heavenly father…

I remember being in Journalism school some 20-plus years ago and having an assignment that seemed particularly dark at the time. Over the course of a week, we were instructed to write our own obituary. I don’t remember what I wrote about in mine, but I’m fairly certain my 19 year old self dreamed big.

The assignment was intended to help us understand storytelling from the personal perspective.  To remember that each and every person we write about is, in fact, a person and not an emotionless robot. It was also intended to teach us about details and how to capture them while staying concise with our writing.

Never in a hundred years did I think I’d write another obituary, never mind for someone I knew. I also didn’t fathom that I would be the only one writing an obituary for this person. I thought someone somewhere might write something or post something about him so that it could be seen or shared.

But here we are.


Alan Carl H. died, presumably peacefully, on November 30, 2019. He left behind a wife, Iona, and a grown daughter, Erin.

Born March 1951, Alan was one of five children and lived most of his childhood in Peoria, Illinois. He graduated from Central High School and enlisted in the U.S. Marine Corps. upon graduation. At 23, he met Debra and married her soon after. Alan and Debra welcomed a daughter, Erin, in February 1976.

Alan spent his entire career in or at the railroad, evolving from railyard operator to eventually overseeing the railyard. After earning his MBA, Alan would eventually transition from railroad company to federal employee and investigator for the Federal Railroad Administration, where he worked until 2018.

His role with the FRA took him and his second wife throughout the country, but most recently outside of Indianapolis. A lover of dogs, Alan and his wife enjoyed their canine companions throughout the years.

Alan is preceded in death by his mother and father, and is survived by his siblings, his wife, and his daughter.


That’s it. That’s all I’m able to write about my father’s life and his death. I don’t know many details about his life other than the 43 years I was in it as his daughter, and even those details are fuzzy because the man I knew and the man others saw seemed to not match up.

My father and I weren’t necessarily close. I was never a Daddy’s Little Girl and I honestly didn’t know that he loved me or was proud of me until recently. That seems and sounds like an awful thing to say, but it’s taken 2 1/2 weeks of consoling and counseling from friends of my father to get a bigger picture of what Alan was really like.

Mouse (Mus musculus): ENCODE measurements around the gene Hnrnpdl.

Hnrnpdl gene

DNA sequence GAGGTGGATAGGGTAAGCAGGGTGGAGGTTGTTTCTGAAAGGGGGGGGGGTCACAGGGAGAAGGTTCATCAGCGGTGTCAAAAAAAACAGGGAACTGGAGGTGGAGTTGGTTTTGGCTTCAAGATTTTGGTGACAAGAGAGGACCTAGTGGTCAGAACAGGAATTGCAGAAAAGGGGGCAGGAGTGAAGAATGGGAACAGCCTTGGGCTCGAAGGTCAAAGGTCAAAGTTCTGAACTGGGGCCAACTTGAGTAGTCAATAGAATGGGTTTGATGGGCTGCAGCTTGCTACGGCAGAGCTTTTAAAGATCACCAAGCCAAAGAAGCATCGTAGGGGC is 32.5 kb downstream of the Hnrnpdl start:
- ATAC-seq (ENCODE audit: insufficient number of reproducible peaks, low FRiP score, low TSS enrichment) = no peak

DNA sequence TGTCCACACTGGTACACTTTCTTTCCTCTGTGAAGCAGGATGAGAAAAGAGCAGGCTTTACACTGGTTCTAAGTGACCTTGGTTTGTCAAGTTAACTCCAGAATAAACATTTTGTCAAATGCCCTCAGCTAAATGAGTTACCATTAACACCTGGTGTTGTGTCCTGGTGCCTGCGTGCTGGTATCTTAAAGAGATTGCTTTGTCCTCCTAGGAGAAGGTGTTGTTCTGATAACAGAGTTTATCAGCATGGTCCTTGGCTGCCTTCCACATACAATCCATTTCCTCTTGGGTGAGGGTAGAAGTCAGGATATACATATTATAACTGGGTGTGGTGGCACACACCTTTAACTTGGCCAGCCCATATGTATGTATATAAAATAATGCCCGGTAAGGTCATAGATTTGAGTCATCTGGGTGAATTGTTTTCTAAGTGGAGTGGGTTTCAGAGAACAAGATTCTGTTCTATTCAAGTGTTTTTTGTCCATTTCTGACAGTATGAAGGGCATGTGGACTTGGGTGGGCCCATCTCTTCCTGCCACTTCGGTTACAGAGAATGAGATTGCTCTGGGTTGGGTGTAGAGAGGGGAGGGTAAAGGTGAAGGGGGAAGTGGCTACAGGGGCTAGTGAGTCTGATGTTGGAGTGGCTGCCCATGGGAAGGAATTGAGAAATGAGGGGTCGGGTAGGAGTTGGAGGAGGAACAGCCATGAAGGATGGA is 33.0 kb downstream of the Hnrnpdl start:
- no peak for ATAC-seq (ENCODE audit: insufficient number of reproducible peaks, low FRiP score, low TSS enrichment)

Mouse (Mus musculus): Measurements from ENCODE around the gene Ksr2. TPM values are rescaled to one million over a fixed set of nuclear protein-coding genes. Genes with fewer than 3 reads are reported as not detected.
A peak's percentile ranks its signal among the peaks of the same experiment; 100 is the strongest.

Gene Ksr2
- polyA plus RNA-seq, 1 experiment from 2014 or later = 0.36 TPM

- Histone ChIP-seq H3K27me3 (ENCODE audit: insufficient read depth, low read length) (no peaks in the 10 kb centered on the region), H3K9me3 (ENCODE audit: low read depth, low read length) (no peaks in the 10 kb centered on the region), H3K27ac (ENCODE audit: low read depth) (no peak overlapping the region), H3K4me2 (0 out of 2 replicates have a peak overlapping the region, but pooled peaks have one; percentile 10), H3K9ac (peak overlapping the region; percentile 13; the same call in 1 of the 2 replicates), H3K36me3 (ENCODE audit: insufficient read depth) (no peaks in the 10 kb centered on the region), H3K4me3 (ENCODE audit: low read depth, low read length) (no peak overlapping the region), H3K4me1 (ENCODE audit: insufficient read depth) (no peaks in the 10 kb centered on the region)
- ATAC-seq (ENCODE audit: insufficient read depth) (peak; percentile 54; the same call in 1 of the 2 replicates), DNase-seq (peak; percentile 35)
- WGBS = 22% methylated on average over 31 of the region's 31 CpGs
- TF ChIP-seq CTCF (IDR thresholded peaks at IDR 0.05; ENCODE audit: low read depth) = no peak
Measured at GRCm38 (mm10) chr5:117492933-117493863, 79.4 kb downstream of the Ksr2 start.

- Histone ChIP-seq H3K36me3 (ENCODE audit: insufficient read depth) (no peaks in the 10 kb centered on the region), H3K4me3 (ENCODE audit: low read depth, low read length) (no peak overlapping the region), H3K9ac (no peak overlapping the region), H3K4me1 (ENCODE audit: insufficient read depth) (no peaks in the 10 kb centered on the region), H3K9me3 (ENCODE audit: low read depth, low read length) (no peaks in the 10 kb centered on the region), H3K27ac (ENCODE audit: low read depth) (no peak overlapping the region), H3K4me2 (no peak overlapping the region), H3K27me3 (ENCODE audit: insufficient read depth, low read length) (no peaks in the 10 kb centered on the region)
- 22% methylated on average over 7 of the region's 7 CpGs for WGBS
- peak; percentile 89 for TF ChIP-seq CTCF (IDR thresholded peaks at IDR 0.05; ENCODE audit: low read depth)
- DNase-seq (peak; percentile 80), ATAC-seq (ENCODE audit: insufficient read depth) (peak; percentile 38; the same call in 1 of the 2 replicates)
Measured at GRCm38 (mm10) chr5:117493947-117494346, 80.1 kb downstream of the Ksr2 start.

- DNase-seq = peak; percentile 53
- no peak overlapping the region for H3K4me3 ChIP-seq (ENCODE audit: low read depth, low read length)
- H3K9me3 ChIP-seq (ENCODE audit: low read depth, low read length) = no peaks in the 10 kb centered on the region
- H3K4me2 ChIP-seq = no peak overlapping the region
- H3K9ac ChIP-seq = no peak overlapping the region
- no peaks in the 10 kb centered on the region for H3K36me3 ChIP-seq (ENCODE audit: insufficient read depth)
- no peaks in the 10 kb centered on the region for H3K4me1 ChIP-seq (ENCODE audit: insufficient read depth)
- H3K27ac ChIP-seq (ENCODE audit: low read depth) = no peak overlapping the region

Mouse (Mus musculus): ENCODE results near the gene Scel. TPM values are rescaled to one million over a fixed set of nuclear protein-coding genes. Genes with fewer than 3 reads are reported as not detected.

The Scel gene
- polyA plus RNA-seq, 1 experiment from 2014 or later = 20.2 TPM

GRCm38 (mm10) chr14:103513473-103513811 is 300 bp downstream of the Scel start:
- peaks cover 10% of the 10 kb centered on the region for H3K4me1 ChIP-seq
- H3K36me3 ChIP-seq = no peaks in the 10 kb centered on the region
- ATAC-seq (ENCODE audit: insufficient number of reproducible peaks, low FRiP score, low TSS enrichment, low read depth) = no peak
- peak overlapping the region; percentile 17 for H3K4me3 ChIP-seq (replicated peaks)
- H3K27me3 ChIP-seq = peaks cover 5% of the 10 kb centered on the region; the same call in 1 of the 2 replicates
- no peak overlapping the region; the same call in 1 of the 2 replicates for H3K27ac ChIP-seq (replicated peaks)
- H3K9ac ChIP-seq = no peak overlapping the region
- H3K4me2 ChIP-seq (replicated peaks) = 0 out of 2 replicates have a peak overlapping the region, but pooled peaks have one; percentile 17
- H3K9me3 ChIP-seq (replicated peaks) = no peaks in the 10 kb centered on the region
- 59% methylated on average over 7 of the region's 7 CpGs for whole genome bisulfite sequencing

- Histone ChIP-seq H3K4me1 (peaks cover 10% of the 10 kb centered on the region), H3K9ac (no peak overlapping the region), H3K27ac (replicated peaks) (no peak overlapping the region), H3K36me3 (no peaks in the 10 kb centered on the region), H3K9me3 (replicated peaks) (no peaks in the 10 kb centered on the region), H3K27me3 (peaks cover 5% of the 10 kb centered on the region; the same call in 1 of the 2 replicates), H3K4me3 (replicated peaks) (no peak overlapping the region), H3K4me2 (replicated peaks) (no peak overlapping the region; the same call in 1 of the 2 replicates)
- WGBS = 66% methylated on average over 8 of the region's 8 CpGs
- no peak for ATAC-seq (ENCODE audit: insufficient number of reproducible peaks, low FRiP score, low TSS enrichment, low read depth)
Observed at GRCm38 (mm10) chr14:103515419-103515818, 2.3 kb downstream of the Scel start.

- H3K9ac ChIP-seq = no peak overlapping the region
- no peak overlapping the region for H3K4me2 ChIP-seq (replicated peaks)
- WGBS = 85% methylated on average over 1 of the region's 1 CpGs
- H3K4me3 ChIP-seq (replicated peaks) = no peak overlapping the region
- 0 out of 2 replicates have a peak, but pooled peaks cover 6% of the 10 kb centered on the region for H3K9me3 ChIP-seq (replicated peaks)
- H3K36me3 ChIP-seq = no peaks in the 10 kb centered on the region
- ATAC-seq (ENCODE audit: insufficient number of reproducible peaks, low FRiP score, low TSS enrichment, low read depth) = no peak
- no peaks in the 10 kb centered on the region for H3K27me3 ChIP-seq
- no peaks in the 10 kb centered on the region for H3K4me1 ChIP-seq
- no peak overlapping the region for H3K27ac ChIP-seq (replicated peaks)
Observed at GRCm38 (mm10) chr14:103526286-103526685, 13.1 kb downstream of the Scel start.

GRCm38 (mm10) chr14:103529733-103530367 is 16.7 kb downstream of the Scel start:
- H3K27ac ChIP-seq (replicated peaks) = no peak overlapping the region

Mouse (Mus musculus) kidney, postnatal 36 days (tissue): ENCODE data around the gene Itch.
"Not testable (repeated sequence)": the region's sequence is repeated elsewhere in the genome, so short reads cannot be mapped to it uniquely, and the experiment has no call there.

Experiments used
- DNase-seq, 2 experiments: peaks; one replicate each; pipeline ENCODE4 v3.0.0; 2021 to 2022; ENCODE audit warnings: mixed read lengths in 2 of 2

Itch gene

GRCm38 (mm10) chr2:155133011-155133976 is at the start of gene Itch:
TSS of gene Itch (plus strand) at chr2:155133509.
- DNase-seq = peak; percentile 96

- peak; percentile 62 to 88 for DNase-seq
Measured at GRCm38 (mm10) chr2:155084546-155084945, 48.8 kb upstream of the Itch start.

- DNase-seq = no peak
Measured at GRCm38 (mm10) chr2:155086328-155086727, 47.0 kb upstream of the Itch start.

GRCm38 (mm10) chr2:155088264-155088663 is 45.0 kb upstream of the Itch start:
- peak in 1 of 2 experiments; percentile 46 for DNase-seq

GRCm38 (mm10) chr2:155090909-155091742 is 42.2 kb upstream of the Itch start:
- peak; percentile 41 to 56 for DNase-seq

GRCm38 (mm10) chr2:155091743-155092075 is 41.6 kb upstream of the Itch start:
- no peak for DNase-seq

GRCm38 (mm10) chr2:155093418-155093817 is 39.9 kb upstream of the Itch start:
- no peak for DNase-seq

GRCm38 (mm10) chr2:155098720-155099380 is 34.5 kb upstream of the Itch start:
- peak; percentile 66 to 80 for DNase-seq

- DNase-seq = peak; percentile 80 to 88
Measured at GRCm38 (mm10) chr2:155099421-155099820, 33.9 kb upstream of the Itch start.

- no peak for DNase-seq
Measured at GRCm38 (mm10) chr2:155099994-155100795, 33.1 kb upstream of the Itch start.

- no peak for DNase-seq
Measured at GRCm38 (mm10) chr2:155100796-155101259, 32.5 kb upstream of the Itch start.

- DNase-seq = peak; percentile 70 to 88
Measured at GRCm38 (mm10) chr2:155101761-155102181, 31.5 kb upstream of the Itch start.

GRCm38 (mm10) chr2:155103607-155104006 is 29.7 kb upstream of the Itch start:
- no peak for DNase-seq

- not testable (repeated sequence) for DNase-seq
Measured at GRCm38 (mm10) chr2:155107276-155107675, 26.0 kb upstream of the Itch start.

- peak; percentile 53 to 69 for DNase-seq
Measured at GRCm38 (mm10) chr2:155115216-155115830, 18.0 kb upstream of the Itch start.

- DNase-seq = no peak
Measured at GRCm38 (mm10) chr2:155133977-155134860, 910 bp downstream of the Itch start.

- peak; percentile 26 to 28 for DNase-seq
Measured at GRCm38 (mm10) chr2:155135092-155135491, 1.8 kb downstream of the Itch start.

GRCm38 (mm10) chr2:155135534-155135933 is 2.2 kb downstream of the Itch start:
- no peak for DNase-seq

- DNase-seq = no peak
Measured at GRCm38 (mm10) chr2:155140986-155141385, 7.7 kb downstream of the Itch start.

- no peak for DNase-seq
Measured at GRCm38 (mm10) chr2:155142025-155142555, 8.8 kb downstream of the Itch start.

Alan and Erin
Alan and I in 1979 (I think).

And what he was like, was quiet. He didn’t like attention nor did he want to be the center of it. He loved hard, but in a way that wasn’t often easy to see.

I remember the one and only time I truly felt like my father loved me and was proud of me. It was my wedding day and just before he walked me down the aisle, he turned to me and said “I’ve never seen you look more beautiful than you do right now.”

Writing it now brings tears to my eyes.

My father liked to be invisible. He preferred to blend in and not burden. He was the wind beneath a lot of wings to a lot of people.

To me, he was a mystery wrapped up in an enigma. I credit my soft Swedish features and my tough outer shell to him. I owe my over-achiever personality to him, in part because I would work and work and work in order to hear that he was proud of me.

My father’s death has opened up a hurt inside of me I think I’d long-since buried. As I watched others talk about him and his loving heart and soul soon after his death, I didn’t recognize the Alan they were talking about. That confusion caused a level of personal heartbreak from which I’m still trying to recover.

It’s clear to me now, I didn’t know my father very well as the adult versions of ourselves. I wish I could turn back time, knock down walls, and practically force conversations with him so I could understand him more. I regret that I didn’t beg him to tell me more about what he was going through or that I didn’t encourage more vulnerability.


In dying, my father taught me more about living.

I spent most of my life not really understanding the man who helped bring me into this world. I knew he had a past and that it explained a lot about how he showed love.

In dying, my father taught me how important it is to say what you feel, when you feel it, and to those you feel it to. His death taught me the importance of love, laughter, and loved ones. Perhaps most importantly, his death reminded me how tragically important it is to actually give a flying f*^& about things, people, or situations.

So, to you, Dad, I raise a glass of scotch and the sword that is my writing instrument, because you and I are going places…



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